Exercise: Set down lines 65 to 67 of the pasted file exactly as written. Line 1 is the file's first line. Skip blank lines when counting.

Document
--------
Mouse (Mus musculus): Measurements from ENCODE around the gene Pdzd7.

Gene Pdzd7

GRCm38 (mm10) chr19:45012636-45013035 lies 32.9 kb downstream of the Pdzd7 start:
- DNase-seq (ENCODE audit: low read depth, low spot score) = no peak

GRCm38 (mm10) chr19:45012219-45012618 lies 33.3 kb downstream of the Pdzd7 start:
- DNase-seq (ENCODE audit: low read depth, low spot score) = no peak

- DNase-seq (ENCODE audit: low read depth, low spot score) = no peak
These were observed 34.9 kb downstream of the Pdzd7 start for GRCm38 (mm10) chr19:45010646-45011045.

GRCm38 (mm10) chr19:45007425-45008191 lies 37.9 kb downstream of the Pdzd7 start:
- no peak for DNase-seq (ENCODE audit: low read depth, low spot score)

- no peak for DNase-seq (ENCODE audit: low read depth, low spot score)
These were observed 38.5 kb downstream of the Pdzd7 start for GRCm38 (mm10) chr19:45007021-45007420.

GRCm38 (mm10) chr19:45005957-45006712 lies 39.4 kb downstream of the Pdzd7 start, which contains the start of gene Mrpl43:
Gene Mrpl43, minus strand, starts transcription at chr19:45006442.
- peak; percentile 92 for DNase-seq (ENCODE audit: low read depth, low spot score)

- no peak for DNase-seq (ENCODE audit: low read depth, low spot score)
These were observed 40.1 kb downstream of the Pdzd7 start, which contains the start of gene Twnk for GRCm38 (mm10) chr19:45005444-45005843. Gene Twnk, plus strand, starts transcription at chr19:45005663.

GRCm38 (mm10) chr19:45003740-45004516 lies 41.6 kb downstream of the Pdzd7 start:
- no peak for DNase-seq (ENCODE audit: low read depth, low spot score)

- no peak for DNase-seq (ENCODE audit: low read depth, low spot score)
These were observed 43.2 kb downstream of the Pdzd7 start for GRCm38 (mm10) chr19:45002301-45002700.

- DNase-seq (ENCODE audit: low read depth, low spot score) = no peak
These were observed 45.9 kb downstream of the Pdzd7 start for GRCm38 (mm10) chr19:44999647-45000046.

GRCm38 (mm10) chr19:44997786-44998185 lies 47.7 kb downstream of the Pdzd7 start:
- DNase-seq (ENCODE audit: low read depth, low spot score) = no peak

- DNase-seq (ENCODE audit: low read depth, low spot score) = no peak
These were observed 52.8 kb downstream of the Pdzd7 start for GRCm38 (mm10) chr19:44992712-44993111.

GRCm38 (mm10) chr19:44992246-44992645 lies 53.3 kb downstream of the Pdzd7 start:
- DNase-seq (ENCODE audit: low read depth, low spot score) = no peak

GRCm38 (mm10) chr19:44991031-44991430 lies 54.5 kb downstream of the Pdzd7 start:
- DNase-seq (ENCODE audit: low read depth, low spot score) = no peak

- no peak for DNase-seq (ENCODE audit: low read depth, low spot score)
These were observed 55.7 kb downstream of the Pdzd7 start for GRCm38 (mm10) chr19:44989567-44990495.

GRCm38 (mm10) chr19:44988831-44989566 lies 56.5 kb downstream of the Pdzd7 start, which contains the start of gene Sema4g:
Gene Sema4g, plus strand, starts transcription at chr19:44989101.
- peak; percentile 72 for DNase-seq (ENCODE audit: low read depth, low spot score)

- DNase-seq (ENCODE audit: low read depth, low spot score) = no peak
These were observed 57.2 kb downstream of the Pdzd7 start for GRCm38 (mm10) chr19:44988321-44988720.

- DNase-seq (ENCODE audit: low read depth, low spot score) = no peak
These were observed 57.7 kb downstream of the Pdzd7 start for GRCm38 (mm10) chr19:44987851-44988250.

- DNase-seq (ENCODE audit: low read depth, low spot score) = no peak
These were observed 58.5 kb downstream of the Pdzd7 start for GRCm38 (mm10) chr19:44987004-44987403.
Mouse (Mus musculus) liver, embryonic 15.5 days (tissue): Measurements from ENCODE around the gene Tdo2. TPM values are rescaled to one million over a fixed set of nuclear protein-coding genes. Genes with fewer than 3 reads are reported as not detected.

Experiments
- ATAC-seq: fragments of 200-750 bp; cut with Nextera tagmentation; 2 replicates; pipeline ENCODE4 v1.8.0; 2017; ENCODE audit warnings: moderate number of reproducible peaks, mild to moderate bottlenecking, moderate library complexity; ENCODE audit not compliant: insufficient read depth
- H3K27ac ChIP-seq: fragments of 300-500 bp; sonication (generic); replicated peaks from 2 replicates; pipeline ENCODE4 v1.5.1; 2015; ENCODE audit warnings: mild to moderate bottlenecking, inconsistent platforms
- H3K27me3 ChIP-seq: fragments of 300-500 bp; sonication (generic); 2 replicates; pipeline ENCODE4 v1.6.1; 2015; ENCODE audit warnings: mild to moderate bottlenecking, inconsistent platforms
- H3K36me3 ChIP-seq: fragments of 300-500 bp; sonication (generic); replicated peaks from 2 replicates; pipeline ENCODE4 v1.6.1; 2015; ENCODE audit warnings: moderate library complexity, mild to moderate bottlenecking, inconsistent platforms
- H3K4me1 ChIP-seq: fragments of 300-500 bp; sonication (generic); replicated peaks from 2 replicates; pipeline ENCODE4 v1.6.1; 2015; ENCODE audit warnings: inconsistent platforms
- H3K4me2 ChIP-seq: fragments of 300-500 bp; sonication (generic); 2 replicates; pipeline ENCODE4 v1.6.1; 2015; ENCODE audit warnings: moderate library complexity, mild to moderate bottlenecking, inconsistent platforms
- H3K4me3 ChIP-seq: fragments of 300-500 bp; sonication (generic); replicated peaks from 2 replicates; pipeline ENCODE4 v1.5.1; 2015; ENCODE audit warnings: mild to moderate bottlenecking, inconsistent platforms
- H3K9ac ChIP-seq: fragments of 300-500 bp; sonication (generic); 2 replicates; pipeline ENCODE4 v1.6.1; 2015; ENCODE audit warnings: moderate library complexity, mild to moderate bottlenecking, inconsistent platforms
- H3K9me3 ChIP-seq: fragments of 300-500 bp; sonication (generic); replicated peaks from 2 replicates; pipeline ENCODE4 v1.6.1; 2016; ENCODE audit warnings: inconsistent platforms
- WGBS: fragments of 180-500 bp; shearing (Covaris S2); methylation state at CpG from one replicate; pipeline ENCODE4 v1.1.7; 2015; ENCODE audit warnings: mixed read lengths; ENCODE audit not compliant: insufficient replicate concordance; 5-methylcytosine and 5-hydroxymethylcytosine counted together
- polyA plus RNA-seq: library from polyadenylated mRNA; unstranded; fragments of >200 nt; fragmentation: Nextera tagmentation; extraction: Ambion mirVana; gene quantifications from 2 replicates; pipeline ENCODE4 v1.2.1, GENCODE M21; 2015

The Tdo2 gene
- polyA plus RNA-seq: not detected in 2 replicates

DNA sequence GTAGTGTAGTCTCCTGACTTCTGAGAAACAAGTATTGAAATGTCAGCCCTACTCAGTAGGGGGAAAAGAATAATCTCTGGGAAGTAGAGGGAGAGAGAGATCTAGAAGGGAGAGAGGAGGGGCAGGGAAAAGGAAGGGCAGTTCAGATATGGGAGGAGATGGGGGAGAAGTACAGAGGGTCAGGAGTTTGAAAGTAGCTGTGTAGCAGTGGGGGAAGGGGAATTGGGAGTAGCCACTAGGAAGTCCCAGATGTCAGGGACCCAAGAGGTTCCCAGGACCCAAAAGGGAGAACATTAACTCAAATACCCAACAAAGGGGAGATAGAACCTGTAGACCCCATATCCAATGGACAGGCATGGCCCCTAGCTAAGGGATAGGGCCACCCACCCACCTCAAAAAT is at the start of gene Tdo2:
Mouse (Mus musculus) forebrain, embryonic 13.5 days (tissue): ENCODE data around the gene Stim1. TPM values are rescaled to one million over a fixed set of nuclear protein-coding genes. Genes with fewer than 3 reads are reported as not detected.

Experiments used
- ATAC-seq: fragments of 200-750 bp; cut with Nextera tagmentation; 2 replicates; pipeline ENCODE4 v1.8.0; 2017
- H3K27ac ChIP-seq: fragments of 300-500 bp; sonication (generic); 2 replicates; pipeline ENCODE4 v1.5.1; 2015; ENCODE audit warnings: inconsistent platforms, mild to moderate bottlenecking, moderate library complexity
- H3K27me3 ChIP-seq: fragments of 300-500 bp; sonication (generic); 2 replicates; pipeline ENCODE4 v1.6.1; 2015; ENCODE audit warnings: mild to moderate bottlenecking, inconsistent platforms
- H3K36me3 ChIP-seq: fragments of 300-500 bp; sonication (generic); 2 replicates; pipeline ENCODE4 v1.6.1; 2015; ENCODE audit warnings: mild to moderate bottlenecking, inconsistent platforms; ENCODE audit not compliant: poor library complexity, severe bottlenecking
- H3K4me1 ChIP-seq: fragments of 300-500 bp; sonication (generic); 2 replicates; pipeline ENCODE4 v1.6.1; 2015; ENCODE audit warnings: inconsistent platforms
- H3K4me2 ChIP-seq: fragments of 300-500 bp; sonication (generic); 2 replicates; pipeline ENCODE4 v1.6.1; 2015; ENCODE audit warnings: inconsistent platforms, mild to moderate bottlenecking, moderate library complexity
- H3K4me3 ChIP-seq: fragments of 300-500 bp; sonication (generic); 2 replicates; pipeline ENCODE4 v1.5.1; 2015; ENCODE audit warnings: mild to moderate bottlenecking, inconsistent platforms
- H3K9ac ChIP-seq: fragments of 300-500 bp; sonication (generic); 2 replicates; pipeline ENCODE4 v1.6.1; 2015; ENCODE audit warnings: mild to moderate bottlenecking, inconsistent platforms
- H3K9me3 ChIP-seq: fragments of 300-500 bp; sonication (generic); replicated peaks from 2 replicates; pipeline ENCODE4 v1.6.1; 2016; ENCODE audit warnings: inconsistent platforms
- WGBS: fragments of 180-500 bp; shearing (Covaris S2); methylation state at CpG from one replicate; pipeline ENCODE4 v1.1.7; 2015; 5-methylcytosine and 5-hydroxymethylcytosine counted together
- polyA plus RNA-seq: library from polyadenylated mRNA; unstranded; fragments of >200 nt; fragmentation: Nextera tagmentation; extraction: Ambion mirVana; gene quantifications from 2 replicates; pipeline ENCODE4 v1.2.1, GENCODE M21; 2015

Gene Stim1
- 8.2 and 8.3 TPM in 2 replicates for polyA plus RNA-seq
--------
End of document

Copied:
- H3K4me1 ChIP-seq: fragments of 300-500 bp; sonication (generic); 2 replicates; pipeline ENCODE4 v1.6.1; 2015; ENCODE audit warnings: inconsistent platforms
- H3K4me2 ChIP-seq: fragments of 300-500 bp; sonication (generic); 2 replicates; pipeline ENCODE4 v1.6.1; 2015; ENCODE audit warnings: inconsistent platforms, mild to moderate bottlenecking, moderate library complexity
- H3K4me3 ChIP-seq: fragments of 300-500 bp; sonication (generic); 2 replicates; pipeline ENCODE4 v1.5.1; 2015; ENCODE audit warnings: mild to moderate bottlenecking, inconsistent platforms